Paul Bergstrom, whose tenacity, compassion and broad curiosity about the world were partly shaped by a year as combat medic in Vietnam, died of complications from cancer and other ailments Friday at the University of Minnesota Medical Center in Minneapolis. The longtime St. Paul resident was 64.
Bergstrom was born in Minneapolis and grew up in Bloomington. After graduating from high school at 17, he enlisted in the Navy. He trained as a medic and was assigned to a three-month tour of duty in Vietnam, but chose to spend a full year there, putting himself at great risk in combat zones, said his wife, Katie.
"He came back a supertough and well-respected guy, and all his life, his combat buddies called him 'Doc,'" she said. "Vietnam changed his life, but not in a negative way. For his whole life he would look out for veterans," including service on the Minnesota Assistance Council for Veterans.
After Vietnam, he studied psychology at the University of Minnesota, graduating in the early 1970s. Then he traveled to France, a country he loved, to attend medical school. He didn't finish, his wife said, instead returning to Minnesota to enroll at William Mitchell School of St. Paul, from which he graduated in the early 1980s.
His varied interests and skills showed in the work he did to put himself through law school. "He drove taxis, worked as a physician's assistant, performed autopsies and was a private investigator," his wife said.
After graduation, he was hired by the Meshbesher & Spence law firm. "With his medical training, he worked on a lot of high-end personal injury lawsuits, including representing hundreds of women and children injured by the Dalkon Shield," Katie said.
After 20 years at Meshbesher, he "reinvented his law career," his wife said, serving as a family law mediator on divorce and custody issues, as an attorney in Ramsey County's guardian ad litem program, and finally as a judicial referee for Ramsey County's family court system, a role he determinedly kept up until very recently despite battling cancer. "He was a hard worker who really cared about people, especially the children he advocated for," she said.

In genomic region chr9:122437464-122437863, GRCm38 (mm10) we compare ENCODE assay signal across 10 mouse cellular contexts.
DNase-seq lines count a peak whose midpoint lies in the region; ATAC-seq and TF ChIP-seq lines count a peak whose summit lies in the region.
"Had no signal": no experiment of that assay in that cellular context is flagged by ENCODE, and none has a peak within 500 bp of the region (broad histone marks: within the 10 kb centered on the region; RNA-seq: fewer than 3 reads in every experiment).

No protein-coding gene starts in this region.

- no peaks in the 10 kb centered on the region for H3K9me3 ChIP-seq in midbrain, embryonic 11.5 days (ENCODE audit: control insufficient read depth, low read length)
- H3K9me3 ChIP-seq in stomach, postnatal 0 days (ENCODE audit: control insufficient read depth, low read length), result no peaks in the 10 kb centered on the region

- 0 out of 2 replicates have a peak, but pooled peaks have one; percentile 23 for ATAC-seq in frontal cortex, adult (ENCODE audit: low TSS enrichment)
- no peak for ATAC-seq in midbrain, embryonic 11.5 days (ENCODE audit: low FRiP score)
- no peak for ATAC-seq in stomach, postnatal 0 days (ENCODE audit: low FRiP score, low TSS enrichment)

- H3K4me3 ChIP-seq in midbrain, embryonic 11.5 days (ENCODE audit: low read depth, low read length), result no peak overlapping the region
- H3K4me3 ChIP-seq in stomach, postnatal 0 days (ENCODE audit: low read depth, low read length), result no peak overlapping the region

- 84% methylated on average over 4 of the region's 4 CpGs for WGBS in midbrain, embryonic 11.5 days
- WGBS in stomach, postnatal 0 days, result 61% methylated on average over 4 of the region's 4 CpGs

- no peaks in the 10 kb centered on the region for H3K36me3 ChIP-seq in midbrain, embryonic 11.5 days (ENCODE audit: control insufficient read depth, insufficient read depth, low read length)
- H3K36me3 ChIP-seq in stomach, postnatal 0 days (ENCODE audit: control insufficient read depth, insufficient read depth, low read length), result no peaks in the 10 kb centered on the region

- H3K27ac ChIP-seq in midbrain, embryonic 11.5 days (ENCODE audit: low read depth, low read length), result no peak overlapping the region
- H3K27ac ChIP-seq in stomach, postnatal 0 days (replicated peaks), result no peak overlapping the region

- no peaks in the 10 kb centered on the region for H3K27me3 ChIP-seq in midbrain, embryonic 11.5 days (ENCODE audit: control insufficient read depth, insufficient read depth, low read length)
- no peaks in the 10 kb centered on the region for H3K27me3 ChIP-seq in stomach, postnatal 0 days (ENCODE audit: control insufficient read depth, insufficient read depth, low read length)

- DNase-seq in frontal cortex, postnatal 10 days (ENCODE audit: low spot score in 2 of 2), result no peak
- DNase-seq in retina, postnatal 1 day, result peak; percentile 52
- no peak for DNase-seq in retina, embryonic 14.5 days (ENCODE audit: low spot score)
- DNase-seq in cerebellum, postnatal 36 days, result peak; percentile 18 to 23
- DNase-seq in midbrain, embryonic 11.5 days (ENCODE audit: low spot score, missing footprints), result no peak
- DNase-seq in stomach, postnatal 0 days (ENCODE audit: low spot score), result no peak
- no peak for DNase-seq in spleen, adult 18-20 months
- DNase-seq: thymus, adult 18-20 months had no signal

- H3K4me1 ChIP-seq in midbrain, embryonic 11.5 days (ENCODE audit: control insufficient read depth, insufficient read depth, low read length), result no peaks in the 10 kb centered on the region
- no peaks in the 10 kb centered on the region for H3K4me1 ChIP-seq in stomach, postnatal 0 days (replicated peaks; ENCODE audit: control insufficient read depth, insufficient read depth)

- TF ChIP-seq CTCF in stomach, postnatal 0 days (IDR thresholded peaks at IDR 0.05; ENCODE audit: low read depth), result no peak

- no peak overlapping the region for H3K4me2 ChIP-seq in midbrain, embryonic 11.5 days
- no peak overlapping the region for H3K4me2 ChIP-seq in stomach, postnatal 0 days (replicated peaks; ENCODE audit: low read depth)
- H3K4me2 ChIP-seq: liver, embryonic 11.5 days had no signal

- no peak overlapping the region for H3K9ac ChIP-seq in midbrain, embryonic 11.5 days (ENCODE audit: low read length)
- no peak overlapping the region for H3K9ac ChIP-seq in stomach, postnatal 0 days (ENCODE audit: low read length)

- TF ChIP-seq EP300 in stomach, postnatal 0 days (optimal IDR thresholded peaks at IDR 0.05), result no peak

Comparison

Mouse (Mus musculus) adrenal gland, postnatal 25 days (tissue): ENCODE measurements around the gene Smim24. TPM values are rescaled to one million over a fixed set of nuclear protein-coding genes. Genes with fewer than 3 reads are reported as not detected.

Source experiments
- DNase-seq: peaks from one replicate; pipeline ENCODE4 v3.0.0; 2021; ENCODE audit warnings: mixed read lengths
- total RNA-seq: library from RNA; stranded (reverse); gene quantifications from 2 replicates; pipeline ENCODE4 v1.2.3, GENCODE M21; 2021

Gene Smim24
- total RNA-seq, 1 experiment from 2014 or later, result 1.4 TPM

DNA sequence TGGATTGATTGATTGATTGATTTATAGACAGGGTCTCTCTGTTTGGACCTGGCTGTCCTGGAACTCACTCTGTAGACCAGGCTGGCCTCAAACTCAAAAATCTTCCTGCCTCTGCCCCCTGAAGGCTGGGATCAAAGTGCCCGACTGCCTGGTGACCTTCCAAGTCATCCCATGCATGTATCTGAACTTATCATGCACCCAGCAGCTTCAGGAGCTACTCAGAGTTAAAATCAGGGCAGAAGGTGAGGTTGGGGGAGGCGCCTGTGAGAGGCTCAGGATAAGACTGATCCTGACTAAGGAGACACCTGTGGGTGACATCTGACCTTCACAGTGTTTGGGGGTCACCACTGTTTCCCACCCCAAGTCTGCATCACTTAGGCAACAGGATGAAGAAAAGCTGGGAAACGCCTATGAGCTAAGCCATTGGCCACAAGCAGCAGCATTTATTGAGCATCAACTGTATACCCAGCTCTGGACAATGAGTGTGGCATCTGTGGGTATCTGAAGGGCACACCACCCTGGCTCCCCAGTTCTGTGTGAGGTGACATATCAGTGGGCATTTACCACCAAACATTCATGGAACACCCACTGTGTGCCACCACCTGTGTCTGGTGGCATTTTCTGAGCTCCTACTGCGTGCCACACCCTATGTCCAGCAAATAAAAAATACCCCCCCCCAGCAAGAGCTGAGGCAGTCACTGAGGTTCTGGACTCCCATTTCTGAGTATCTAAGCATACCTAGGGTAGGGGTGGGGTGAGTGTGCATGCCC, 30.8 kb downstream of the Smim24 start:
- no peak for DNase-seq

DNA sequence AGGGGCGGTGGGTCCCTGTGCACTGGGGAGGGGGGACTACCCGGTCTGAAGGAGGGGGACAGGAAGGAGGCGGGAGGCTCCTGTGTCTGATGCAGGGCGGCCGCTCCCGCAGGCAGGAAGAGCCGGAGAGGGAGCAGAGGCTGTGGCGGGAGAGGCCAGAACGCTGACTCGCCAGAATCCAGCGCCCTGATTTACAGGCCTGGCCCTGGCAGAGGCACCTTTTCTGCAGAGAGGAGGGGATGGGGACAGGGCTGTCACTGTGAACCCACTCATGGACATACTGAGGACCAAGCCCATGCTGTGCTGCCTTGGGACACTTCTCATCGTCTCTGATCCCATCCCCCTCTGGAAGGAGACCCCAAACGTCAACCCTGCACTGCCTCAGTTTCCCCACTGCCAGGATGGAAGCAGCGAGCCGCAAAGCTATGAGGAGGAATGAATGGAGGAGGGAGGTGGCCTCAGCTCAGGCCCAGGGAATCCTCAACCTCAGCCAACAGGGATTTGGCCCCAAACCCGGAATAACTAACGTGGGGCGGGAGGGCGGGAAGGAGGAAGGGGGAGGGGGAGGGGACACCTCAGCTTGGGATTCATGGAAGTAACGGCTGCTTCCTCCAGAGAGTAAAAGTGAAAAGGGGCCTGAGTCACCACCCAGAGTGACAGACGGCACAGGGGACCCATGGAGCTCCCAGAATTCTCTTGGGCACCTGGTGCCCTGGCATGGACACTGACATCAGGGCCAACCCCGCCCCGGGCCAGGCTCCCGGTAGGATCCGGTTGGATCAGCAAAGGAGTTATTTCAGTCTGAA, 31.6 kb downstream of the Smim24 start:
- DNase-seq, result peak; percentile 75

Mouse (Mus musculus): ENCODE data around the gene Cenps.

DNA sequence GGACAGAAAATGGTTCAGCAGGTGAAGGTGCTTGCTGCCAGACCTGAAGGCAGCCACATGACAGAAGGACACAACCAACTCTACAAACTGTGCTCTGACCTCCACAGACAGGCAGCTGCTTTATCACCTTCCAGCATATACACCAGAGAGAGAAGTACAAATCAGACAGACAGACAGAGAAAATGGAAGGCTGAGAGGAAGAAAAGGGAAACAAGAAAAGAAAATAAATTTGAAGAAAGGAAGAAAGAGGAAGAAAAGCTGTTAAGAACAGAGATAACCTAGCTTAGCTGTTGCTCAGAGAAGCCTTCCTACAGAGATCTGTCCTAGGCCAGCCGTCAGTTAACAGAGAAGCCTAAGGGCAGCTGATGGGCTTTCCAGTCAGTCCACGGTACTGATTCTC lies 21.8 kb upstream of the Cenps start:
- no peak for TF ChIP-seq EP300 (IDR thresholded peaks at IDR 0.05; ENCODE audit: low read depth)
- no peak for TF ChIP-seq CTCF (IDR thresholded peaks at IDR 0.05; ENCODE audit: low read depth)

Outside of work, he "had a continual thirst for knowledge," his wife said. "We'd start every morning by reading newspapers together, and he was an avid reader of nonfiction and lover of almost every single genre of music." He had a night and weekend gig as a DJ for an oldies radio station.
"He had a very droll sense of humor, and most of all, he loved, loved, loved his [four] children," his wife said.
Fred Pritzker, a fellow attorney and longtime friend, met Bergstrom when they both worked at Meshbesher. "He had such an interesting background -- he'd been a corpsman in Vietnam, had seen very intense combat, had been a cabbie and a dispatcher, had done autopsies, spoke fluent French and was just a very cool guy, always curious and intellectually engaged," Pritzker said. "Yet he never bragged about all the things he'd done, or even mentioned them much."
"Paul was really good at drawing people out, which was great in his work, as he helped people deal with very unhappy situations in a caring, compassionate but also unsentimental way," Pritzker said. "He could be irreverent, but was never judgmental or bombastic."
In addition to his wife, Bergstrom is survived by four children, Adam, 30, of Duluth, Max, 27, of St. Paul, Henry, 12, and Nora, 9; a brother, Robert, of Bloomington, and two sisters, Jennifer Hinz of Bloomington and Martha Morical of California.
Services will be held at 10:30 a.m. Thursday at the Cathedral of St. Paul, 239 Selby Av., with visitation at 9:30 a.m. at the cathedral.
Pamela Miller • 612-673-4290
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